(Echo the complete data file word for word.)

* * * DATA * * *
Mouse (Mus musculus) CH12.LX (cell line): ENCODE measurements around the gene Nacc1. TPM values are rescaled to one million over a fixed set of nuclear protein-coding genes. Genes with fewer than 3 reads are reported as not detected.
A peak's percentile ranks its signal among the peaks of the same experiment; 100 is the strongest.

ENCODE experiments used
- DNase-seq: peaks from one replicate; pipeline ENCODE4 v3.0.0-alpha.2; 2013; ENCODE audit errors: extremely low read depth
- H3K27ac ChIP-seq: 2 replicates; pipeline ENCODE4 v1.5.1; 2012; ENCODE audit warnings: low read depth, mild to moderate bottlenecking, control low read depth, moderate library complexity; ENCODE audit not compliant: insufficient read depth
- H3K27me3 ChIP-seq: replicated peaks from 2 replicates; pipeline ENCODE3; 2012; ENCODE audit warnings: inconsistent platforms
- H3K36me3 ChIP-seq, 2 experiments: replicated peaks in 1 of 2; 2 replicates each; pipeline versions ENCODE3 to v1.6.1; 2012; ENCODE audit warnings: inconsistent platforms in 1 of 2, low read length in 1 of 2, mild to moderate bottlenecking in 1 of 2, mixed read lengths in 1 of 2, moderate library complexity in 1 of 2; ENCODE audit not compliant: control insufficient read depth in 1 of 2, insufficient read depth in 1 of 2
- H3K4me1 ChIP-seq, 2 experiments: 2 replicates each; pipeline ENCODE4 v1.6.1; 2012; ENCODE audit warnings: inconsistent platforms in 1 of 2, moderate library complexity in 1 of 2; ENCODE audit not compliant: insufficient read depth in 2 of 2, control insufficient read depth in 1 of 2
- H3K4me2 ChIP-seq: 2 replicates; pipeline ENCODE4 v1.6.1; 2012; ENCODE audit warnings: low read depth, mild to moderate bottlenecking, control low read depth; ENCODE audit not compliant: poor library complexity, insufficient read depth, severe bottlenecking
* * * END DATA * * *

Mouse (Mus musculus) CH12.LX (cell line): ENCODE measurements around the gene Nacc1. TPM values are rescaled to one million over a fixed set of nuclear protein-coding genes. Genes with fewer than 3 reads are reported as not detected.
A peak's percentile ranks its signal among the peaks of the same experiment; 100 is the strongest.

ENCODE experiments used
- DNase-seq: peaks from one replicate; pipeline ENCODE4 v3.0.0-alpha.2; 2013; ENCODE audit errors: extremely low read depth
- H3K27ac ChIP-seq: 2 replicates; pipeline ENCODE4 v1.5.1; 2012; ENCODE audit warnings: low read depth, mild to moderate bottlenecking, control low read depth, moderate library complexity; ENCODE audit not compliant: insufficient read depth
- H3K27me3 ChIP-seq: replicated peaks from 2 replicates; pipeline ENCODE3; 2012; ENCODE audit warnings: inconsistent platforms
- H3K36me3 ChIP-seq, 2 experiments: replicated peaks in 1 of 2; 2 replicates each; pipeline versions ENCODE3 to v1.6.1; 2012; ENCODE audit warnings: inconsistent platforms in 1 of 2, low read length in 1 of 2, mild to moderate bottlenecking in 1 of 2, mixed read lengths in 1 of 2, moderate library complexity in 1 of 2; ENCODE audit not compliant: control insufficient read depth in 1 of 2, insufficient read depth in 1 of 2
- H3K4me1 ChIP-seq, 2 experiments: 2 replicates each; pipeline ENCODE4 v1.6.1; 2012; ENCODE audit warnings: inconsistent platforms in 1 of 2, moderate library complexity in 1 of 2; ENCODE audit not compliant: insufficient read depth in 2 of 2, control insufficient read depth in 1 of 2
- H3K4me2 ChIP-seq: 2 replicates; pipeline ENCODE4 v1.6.1; 2012; ENCODE audit warnings: low read depth, mild to moderate bottlenecking, control low read depth; ENCODE audit not compliant: poor library complexity, insufficient read depth, severe bottlenecking